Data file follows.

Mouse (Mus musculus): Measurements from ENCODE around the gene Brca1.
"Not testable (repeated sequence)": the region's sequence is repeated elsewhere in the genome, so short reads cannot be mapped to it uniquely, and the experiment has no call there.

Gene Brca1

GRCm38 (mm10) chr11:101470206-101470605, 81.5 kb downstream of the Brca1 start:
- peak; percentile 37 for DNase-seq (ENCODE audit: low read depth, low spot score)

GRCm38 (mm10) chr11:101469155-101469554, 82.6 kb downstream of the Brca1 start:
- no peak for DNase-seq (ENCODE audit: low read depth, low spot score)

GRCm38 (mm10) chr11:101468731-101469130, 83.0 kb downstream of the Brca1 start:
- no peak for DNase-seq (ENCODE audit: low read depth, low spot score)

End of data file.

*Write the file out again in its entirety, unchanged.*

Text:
Mouse (Mus musculus): Measurements from ENCODE around the gene Brca1.
"Not testable (repeated sequence)": the region's sequence is repeated elsewhere in the genome, so short reads cannot be mapped to it uniquely, and the experiment has no call there.

Gene Brca1

GRCm38 (mm10) chr11:101470206-101470605, 81.5 kb downstream of the Brca1 start:
- peak; percentile 37 for DNase-seq (ENCODE audit: low read depth, low spot score)

GRCm38 (mm10) chr11:101469155-101469554, 82.6 kb downstream of the Brca1 start:
- no peak for DNase-seq (ENCODE audit: low read depth, low spot score)

GRCm38 (mm10) chr11:101468731-101469130, 83.0 kb downstream of the Brca1 start:
- no peak for DNase-seq (ENCODE audit: low read depth, low spot score)